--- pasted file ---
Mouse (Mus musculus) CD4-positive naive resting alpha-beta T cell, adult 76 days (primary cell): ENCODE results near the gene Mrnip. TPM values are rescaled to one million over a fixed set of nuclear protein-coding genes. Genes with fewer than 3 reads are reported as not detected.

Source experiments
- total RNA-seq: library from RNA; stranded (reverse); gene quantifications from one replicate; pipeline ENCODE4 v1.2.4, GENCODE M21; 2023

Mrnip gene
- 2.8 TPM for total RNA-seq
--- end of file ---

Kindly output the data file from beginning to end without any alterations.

Mouse (Mus musculus) CD4-positive naive resting alpha-beta T cell, adult 76 days (primary cell): ENCODE results near the gene Mrnip. TPM values are rescaled to one million over a fixed set of nuclear protein-coding genes. Genes with fewer than 3 reads are reported as not detected.

Source experiments
- total RNA-seq: library from RNA; stranded (reverse); gene quantifications from one replicate; pipeline ENCODE4 v1.2.4, GENCODE M21; 2023

Mrnip gene
- 2.8 TPM for total RNA-seq